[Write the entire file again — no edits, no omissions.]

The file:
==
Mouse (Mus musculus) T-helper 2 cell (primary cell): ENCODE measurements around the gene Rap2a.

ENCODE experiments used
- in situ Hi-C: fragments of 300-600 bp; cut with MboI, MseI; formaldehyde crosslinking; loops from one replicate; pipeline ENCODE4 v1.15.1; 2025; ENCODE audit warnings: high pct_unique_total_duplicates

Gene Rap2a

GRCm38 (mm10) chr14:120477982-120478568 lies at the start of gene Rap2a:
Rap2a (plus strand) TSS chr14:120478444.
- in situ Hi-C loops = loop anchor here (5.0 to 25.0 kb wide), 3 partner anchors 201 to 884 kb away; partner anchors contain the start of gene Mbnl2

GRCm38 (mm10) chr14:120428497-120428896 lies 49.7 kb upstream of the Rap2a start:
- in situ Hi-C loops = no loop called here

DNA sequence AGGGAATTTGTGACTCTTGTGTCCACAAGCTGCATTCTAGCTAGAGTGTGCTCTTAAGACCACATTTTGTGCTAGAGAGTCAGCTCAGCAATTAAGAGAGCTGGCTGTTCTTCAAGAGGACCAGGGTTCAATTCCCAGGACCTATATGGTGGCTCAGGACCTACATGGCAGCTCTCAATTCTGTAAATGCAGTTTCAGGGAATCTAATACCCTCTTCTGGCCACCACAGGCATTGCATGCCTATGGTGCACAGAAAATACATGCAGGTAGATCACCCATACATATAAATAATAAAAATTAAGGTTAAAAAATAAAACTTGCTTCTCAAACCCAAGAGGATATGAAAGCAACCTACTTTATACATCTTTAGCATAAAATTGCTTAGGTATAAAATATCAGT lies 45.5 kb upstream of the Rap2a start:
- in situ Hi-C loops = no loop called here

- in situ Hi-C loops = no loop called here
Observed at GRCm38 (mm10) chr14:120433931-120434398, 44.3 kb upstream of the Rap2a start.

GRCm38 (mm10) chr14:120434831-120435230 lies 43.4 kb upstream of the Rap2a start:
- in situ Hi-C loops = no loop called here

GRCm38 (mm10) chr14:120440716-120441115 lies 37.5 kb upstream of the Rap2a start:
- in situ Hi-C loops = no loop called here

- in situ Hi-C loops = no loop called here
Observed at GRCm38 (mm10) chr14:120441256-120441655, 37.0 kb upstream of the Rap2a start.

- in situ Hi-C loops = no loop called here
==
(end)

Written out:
Mouse (Mus musculus) T-helper 2 cell (primary cell): ENCODE measurements around the gene Rap2a.

ENCODE experiments used
- in situ Hi-C: fragments of 300-600 bp; cut with MboI, MseI; formaldehyde crosslinking; loops from one replicate; pipeline ENCODE4 v1.15.1; 2025; ENCODE audit warnings: high pct_unique_total_duplicates

Gene Rap2a

GRCm38 (mm10) chr14:120477982-120478568 lies at the start of gene Rap2a:
Rap2a (plus strand) TSS chr14:120478444.
- in situ Hi-C loops = loop anchor here (5.0 to 25.0 kb wide), 3 partner anchors 201 to 884 kb away; partner anchors contain the start of gene Mbnl2

GRCm38 (mm10) chr14:120428497-120428896 lies 49.7 kb upstream of the Rap2a start:
- in situ Hi-C loops = no loop called here

DNA sequence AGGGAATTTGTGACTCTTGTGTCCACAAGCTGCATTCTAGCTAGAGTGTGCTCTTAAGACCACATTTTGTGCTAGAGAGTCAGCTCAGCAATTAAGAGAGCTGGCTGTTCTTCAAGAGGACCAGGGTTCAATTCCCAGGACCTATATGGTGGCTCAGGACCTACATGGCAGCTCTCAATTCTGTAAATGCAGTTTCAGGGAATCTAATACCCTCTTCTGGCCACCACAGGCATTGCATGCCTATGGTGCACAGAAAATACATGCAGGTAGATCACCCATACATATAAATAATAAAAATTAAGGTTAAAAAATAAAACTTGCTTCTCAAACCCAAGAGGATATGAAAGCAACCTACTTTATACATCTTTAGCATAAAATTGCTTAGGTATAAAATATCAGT lies 45.5 kb upstream of the Rap2a start:
- in situ Hi-C loops = no loop called here

- in situ Hi-C loops = no loop called here
Observed at GRCm38 (mm10) chr14:120433931-120434398, 44.3 kb upstream of the Rap2a start.

GRCm38 (mm10) chr14:120434831-120435230 lies 43.4 kb upstream of the Rap2a start:
- in situ Hi-C loops = no loop called here

GRCm38 (mm10) chr14:120440716-120441115 lies 37.5 kb upstream of the Rap2a start:
- in situ Hi-C loops = no loop called here

- in situ Hi-C loops = no loop called here
Observed at GRCm38 (mm10) chr14:120441256-120441655, 37.0 kb upstream of the Rap2a start.

- in situ Hi-C loops = no loop called here